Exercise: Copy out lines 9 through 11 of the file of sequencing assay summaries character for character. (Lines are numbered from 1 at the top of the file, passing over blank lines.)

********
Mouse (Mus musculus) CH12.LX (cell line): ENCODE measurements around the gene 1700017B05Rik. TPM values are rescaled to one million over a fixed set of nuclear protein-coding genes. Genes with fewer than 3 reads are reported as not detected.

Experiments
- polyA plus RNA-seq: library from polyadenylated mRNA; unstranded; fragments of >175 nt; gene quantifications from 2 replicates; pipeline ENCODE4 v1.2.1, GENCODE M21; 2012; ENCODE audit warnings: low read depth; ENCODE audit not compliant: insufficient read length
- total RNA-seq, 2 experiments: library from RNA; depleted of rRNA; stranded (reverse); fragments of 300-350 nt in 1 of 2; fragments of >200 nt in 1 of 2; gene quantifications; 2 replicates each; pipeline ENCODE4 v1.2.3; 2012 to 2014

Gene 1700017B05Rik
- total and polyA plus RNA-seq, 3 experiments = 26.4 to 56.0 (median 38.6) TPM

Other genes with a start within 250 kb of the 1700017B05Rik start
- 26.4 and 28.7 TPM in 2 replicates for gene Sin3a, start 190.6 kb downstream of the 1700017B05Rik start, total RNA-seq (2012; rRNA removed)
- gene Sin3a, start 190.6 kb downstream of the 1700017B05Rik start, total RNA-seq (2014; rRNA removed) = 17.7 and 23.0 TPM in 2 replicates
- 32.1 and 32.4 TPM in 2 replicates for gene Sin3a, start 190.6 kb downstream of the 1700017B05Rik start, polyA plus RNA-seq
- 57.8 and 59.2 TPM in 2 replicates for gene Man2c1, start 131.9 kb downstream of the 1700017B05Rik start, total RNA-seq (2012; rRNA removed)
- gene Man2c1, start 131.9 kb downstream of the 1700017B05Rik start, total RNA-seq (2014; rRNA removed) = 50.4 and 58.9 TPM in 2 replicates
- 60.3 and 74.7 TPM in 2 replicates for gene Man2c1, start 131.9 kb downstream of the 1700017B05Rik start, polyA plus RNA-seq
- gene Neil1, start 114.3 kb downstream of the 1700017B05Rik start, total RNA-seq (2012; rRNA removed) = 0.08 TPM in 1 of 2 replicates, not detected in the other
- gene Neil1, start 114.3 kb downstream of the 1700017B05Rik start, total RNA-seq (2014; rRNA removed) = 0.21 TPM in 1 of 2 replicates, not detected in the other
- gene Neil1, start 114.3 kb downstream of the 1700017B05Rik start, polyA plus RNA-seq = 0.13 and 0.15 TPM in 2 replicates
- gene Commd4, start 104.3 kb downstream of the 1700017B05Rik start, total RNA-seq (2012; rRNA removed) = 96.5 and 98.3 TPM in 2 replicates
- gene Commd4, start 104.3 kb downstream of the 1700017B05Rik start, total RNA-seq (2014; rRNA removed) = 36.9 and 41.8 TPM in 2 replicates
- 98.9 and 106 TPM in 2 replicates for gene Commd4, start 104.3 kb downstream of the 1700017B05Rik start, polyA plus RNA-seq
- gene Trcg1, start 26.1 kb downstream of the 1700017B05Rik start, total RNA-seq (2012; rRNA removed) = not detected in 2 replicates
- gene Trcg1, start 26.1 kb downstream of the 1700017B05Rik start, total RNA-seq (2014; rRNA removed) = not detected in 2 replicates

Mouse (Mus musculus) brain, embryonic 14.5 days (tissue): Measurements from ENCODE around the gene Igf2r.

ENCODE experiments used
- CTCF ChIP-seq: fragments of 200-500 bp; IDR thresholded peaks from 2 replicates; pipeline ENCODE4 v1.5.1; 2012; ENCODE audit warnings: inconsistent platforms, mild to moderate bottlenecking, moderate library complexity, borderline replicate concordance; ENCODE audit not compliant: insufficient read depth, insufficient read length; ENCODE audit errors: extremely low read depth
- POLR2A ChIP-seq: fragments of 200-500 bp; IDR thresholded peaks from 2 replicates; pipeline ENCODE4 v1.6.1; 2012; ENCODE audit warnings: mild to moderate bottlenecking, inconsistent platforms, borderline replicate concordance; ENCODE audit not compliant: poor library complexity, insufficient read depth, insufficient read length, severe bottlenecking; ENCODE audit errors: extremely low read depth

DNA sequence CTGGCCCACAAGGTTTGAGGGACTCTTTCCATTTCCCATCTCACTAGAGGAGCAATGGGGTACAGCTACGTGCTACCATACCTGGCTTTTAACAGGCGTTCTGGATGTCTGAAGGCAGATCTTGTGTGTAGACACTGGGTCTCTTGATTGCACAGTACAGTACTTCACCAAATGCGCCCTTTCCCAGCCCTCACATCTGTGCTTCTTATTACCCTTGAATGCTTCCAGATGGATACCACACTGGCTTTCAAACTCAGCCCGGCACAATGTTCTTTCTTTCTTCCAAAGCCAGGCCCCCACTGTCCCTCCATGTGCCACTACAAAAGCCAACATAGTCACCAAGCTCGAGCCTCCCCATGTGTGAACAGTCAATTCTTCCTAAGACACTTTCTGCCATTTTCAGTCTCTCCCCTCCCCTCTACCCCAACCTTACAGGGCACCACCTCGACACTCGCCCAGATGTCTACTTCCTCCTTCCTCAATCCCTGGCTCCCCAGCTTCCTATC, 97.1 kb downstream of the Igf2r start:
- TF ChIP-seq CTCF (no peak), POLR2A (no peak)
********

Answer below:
- gene Sin3a, start 190.6 kb downstream of the 1700017B05Rik start, total RNA-seq (2014; rRNA removed) = 17.7 and 23.0 TPM in 2 replicates
- 32.1 and 32.4 TPM in 2 replicates for gene Sin3a, start 190.6 kb downstream of the 1700017B05Rik start, polyA plus RNA-seq
- 57.8 and 59.2 TPM in 2 replicates for gene Man2c1, start 131.9 kb downstream of the 1700017B05Rik start, total RNA-seq (2012; rRNA removed)